We Are In Time

Opera | Music Theatre

Scottish Ensemble & Untitled Projects
in association with Perth Theatre

We Are In Time

Two bodies, suspended in darkness.
A team of surgeons, poised as one.
A gathered chorus, singing of life and death.
And a human heart, speeding through the city…

Unfurling through song, words and a visionary live score for strings and electronics, We Are In Time follows the extraordinary journey of two strangers, one giving life, the other receiving it. Musicians are at once performers, chorus and specialist team as the drama between renowned mezzo-soprano Ruby Philogene and vocalist Jodie Landau unfolds, and time ticks on.

The result is a thought-provoking meditation on life, and on what it means to live; on the frailty and strength of human beings, working together, with science, against nature, in search of the superhuman.

Valgeir Sigurðsson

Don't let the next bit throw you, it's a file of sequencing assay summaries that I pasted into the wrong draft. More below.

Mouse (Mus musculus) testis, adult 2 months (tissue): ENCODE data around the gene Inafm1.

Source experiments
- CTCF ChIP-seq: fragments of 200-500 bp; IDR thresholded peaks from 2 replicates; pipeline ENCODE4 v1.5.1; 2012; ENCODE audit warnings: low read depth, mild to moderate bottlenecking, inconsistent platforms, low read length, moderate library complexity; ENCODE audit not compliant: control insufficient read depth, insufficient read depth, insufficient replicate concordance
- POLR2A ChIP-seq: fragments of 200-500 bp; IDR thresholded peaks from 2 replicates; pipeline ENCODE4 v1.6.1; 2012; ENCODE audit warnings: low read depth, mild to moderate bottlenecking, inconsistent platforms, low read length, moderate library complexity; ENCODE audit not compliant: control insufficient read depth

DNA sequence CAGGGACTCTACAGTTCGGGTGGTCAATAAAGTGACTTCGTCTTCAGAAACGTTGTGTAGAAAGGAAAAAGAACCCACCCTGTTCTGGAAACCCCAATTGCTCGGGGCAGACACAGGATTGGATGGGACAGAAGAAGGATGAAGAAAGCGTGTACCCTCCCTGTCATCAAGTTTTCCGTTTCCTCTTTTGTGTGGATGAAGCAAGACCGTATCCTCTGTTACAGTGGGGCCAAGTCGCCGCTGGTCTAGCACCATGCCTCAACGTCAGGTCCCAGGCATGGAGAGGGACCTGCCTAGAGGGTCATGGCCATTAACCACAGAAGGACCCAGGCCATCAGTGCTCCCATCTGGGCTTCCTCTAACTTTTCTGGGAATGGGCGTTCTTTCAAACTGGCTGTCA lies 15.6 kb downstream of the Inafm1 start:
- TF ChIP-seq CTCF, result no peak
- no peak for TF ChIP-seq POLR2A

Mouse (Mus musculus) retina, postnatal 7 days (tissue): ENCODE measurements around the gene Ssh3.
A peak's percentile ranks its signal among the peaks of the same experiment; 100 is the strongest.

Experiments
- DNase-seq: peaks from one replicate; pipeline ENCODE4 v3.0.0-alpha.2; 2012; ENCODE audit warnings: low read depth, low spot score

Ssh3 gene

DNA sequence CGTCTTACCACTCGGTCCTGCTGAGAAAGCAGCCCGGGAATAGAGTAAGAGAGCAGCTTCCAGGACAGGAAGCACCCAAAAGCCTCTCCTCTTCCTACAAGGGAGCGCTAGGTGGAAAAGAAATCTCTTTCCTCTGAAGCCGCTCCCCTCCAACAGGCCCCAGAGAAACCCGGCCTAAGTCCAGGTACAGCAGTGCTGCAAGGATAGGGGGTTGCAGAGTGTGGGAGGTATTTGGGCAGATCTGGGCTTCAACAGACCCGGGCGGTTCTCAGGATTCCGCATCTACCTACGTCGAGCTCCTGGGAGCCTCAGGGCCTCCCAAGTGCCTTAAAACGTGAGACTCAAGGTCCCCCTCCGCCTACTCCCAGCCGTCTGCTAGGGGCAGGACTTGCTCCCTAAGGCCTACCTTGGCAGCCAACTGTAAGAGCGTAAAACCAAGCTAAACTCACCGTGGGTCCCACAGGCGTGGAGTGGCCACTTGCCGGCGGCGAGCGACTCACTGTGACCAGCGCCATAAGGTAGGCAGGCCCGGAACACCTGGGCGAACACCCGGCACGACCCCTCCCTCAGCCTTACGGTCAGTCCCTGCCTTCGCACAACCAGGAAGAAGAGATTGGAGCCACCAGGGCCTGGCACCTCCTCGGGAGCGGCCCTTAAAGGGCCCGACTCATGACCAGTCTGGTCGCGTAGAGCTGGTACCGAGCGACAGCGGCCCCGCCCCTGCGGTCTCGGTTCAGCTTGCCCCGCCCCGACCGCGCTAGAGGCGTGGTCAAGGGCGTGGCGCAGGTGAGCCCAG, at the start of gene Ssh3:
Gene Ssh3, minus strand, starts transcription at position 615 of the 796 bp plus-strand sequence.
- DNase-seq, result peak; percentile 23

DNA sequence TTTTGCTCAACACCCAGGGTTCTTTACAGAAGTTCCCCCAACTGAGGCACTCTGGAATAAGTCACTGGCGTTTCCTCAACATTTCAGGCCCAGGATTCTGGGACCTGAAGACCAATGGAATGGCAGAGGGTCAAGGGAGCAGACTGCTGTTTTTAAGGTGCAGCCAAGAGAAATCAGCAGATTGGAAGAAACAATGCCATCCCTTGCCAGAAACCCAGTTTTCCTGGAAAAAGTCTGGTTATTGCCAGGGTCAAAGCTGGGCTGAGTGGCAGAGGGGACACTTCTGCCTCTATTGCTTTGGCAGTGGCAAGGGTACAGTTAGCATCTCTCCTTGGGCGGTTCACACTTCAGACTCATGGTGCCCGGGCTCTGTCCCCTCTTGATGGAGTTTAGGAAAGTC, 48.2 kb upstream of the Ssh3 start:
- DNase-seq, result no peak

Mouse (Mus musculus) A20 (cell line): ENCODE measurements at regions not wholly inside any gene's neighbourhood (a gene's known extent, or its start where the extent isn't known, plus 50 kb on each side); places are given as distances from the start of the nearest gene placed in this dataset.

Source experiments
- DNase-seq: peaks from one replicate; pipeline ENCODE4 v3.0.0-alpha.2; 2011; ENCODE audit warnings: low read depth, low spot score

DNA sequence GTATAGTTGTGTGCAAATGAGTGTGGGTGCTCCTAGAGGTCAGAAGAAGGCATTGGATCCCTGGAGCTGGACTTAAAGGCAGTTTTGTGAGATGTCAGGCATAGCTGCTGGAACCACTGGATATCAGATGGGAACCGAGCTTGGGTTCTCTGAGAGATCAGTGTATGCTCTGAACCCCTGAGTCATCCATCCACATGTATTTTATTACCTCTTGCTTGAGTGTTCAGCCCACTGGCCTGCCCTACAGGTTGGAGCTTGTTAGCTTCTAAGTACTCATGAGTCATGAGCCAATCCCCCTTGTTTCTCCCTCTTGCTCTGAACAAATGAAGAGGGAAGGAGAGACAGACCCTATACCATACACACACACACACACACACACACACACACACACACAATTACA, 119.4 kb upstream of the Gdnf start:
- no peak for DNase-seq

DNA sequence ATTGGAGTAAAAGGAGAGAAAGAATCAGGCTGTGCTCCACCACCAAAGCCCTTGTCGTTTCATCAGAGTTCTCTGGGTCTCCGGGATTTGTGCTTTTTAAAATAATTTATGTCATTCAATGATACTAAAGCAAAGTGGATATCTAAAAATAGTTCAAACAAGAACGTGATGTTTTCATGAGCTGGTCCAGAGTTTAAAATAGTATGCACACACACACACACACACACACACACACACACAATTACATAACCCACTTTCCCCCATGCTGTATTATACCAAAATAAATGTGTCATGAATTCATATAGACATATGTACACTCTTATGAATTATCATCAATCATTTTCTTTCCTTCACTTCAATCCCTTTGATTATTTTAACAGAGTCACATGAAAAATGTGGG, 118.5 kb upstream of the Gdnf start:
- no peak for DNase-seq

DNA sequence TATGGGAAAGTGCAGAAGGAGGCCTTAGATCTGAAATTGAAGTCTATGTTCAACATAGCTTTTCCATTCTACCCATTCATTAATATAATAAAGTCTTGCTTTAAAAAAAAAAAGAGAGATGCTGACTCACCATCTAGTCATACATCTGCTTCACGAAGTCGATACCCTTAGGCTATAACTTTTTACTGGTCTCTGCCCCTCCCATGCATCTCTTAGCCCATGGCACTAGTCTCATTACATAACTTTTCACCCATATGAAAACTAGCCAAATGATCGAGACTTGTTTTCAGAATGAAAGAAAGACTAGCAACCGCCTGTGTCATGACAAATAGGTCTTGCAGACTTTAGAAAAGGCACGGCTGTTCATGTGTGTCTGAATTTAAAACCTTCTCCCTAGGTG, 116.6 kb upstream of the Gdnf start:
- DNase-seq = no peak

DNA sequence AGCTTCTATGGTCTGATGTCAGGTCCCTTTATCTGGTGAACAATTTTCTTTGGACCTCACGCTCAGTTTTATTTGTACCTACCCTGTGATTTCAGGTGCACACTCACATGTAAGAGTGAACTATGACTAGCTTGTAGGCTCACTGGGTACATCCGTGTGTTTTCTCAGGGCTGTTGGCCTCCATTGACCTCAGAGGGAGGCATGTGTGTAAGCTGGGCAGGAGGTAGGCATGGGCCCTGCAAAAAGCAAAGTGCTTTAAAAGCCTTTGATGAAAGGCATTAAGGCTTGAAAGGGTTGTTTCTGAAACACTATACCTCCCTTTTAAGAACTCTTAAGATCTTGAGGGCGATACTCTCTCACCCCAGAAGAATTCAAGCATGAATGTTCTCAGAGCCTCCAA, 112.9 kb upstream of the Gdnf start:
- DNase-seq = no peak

Pamela Carter

Valgeir Sigurðsson

Stewart Laing

Musical Director
Jonathan Morton

Raw Material

Scottish Ensemble

Ruby Philogene
Jodie Landau

And featuring
Alison O’Donnell
As Narrator



[A] production that wears its substantial technical achievements lightly, and is, critically, full of heart.
The Herald *****

Valgeir Sigurðsson’s score is a shimmering miasma of sound, occasionally punctuated by soaring lyricism from the voices or from the string players of the Scottish Ensemble, whose masterful playing, directed by Jonathan Morton, is fundamental to the piece’s success… This is an impressive premiere, moving and strange, and it never loses sight of the fact that, as the chorus ultimately reminds us, we’re all only human.
The Times ****

The cumulative effect is quite something – a work that weaves together contemporary classical music, philosophical ponderings and hard facts in a moving paean to a modern medical miracle.
The Stage ****

Sigurdsson’s score is at once future-focused and atavistic, and the penultimate scene with the two strangers’ voices blending together in life and death stuns the room into silence… it is an insightful, deeply moving and politically engaged piece of theatre. Pamela Carter’s words are wry, beautiful and at times furious, very much a comment on our struggle to connect and survive, in a time of collective anxiety over our global health crises.
The List ****